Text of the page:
In the province of Khuzestan, where 74% of Iran’s oil is produced, water scarcity and poor air quality have made life increasingly untenable for the inhabitants.
The region suffers from protracted water stress, compounded by dust storms and extreme heatwaves. Many of its nearly 5 million people are considering migrating to other provinces with higher standards of living. The government has not made investments in the outdated infrastructure of the oil-rich region.
Earlier in September, the government announced the completion of Qadir, which the state-run Islamic Republic News Agency (IRNA) described as the “biggest water supply project of the century.” Drinking water will be made available to nearly 52% of the residents of Khuzestan in 26 cities and more than 1,000 villages. The project was completed after a 12-year holdup. But the positive impact is not immediately verifiable.
The poverty rate in Khuzestan, bordering the Persian Gulf and home to nearly 500 oil wells, is 35%, above the national average of 31.4%. Unemployment at 12.6% is the third highest nationally, and the locals are complaining about provincial authorities' corruption, megalomania and nepotism.
Many analysts believe the government neglects the province because of its demographic makeup — nearly 40% Arabs. Iran’s ethnic minorities, including Arabs, are viewed by the establishment as insufficiently loyal and susceptible to separatism.
Yet, although Khuzestan accounted for 14.8% of Iran’s gross domestic product in 2020 and was the second most wealth-producing province after Tehran, its riches often end up filling the coffers of the capital, while the indigenous people race climate change, intermittent water, electricity shortages, and recurrent dust storms.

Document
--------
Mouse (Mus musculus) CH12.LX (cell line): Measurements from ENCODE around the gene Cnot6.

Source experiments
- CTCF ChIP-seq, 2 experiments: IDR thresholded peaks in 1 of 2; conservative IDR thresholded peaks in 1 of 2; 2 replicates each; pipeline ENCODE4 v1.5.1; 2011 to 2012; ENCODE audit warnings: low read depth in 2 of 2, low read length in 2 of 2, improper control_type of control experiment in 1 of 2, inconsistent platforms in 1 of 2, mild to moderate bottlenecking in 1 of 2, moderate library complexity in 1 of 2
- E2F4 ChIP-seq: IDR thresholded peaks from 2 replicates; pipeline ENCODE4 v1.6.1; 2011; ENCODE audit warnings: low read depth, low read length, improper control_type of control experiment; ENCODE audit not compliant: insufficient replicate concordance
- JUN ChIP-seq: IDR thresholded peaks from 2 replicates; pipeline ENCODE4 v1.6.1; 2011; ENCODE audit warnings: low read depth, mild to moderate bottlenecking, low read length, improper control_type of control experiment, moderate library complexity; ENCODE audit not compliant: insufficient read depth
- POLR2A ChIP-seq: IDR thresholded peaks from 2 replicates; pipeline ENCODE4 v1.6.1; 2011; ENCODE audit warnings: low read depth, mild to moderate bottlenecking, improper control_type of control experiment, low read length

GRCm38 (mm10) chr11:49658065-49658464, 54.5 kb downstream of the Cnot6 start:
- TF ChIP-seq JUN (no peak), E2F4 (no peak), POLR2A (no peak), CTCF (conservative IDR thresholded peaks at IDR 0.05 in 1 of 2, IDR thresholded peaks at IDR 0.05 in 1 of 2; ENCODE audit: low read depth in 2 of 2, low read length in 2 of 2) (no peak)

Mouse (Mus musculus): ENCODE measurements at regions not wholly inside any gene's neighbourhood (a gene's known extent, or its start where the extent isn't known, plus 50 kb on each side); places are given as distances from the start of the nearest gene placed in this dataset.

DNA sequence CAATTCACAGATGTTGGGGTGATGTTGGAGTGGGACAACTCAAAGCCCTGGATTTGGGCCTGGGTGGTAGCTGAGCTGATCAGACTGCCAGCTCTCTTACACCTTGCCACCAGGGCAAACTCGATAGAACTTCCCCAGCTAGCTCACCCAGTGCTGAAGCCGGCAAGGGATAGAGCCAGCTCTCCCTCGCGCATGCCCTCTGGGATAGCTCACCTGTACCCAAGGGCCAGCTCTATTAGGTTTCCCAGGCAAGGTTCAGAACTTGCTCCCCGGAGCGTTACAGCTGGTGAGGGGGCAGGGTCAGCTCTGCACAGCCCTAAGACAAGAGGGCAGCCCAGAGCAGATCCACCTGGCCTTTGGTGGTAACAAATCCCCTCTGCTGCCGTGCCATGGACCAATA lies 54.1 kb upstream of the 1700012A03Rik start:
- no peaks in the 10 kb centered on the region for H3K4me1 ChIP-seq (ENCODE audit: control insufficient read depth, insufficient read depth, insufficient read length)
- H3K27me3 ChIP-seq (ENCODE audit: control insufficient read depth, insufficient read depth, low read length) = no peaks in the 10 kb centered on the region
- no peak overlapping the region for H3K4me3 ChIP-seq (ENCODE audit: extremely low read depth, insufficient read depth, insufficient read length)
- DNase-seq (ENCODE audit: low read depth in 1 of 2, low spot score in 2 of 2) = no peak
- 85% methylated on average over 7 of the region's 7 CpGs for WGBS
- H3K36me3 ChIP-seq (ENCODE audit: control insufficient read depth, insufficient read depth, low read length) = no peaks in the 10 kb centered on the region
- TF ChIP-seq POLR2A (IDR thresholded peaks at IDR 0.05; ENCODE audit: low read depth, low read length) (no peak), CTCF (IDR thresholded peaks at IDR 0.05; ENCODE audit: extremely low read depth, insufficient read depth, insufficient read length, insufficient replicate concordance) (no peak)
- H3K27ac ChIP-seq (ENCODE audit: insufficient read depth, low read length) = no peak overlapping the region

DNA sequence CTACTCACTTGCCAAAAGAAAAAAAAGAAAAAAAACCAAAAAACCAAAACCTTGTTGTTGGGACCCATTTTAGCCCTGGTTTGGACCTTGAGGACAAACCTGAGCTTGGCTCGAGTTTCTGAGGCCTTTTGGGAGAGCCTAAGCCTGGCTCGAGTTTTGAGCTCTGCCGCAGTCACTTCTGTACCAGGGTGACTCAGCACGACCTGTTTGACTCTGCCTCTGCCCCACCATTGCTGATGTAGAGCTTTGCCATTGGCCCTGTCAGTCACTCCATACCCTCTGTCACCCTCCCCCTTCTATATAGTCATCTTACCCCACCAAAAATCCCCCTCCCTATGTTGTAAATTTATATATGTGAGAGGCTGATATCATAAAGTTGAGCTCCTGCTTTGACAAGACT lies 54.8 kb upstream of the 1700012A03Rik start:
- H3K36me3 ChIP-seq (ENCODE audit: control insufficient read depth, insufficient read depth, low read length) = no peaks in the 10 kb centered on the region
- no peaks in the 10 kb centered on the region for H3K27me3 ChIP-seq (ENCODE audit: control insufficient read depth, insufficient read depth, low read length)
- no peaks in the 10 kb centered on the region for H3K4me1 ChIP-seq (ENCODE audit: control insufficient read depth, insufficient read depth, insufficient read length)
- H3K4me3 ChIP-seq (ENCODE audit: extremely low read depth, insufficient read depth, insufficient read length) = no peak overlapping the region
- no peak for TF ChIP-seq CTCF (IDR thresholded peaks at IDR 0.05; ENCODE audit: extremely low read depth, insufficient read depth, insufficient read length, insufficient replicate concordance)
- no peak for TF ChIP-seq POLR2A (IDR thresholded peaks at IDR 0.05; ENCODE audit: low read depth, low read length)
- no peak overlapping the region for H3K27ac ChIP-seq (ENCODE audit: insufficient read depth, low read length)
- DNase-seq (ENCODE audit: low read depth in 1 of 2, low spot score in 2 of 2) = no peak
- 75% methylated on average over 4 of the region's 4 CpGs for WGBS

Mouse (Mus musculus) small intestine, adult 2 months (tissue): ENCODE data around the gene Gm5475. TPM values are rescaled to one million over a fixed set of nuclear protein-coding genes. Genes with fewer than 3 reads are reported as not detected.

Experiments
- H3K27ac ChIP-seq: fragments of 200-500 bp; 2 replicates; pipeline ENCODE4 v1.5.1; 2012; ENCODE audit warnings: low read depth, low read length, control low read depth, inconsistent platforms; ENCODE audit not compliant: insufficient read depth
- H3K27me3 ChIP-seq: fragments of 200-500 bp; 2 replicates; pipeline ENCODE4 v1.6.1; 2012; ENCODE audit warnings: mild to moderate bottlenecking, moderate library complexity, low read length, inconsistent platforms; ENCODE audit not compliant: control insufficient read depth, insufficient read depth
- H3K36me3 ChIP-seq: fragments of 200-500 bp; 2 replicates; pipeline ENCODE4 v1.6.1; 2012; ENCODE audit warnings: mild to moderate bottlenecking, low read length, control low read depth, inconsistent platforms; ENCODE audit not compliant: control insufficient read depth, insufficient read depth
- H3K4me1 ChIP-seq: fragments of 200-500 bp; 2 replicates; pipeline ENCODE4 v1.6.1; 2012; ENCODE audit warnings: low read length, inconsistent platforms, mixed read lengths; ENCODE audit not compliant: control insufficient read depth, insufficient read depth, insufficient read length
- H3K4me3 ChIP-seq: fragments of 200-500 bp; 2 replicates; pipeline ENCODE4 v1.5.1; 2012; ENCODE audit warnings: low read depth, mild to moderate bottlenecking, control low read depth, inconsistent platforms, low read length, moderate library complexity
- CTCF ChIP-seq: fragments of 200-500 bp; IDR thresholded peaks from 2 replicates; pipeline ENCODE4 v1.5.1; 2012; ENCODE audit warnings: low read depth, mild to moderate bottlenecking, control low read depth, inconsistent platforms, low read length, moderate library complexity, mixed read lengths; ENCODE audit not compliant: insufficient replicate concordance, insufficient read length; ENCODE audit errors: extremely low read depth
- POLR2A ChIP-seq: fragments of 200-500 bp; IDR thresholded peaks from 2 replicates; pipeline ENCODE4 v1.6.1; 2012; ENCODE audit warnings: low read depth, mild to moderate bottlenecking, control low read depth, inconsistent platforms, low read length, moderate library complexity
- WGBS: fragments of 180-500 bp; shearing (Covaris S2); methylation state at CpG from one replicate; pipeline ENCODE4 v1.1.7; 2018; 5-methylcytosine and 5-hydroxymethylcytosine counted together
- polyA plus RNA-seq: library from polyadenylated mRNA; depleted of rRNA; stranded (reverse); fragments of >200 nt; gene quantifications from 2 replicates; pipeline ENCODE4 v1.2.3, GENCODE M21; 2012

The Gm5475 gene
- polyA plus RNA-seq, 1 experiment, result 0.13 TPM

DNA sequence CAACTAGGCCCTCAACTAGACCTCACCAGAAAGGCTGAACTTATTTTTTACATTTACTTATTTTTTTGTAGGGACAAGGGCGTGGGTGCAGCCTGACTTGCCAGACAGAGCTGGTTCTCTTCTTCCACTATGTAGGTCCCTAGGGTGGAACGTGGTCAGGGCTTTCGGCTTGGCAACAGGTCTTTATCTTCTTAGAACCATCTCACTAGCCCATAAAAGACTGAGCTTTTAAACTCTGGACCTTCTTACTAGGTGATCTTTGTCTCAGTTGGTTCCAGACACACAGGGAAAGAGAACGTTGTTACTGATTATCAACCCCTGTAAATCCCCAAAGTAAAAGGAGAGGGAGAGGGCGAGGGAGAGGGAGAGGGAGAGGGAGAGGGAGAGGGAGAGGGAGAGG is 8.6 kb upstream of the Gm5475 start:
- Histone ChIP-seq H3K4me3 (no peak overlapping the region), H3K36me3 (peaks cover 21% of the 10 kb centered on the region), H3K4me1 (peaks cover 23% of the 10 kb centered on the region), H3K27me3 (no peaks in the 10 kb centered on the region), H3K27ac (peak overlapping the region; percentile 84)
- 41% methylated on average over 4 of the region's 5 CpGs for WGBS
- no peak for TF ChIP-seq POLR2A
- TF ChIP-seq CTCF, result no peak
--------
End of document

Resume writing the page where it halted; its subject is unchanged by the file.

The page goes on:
In the dust storm during the last week of July, 541 Khuzestani people were hospitalized for respiratory complications.
While some of the dust is generated in Iran, "unfortunately much of it is transported from the neighboring countries of Iraq, Syria and Saudi Arabia,” said Soroosh Sorooshian, a distinguished professor of civil and environmental engineering at University of California, Irvine.
“Data from our 40 years of satellite precipitation observations show that there has been a downward trend in annual rainfall over the neighboring countries, and with winds blowing from west to east, large quantities of sand and fine dust particles are carried towards Khuzestan and most western provinces of Iran,” he told Al-Monitor.
In July, data from NASA showed Ahvaz, the capital of Khuzestan, was the world’s hottest city at 53°C. This pattern of freezing winters and blistering summers has been consistent for several years. In 2017, Ahvaz spiked to 53.7°C (128.7 degrees Fahrenheit), nearly crowned the world’s hottest spot, marginally trailing behind Death Valley in California.
But authorities have done little to mitigate the unsustainable status quo. The main battleground in the war with Iraq in the 1980s, Khuzestan has long been blighted by a dearth of sewage treatment plants, desalination facilities and water pipelines.
Last year, the Ahvaz MP Mojtaba Yousefi told local media that 702 villages in the Khuzestan Province didn’t have access to running water, which had circumscribed agricultural activity and led to livestock perishing in droves. He said at least 25 cities in the province suffer from water shortage, and only occasional tanker trucks provide meager intakes of water for drinking and hygiene.
“Like most parts of Iran, Khuzestan still doesn’t have a fully functioning wastewater collection and treatment facility. This means that a significant amount of waste, including human waste, ends up in our rivers and groundwater resources untreated,” said Amir Aghakouchak, a professor of civil engineering, environmental engineering, and earth system science at University of California, Irvine.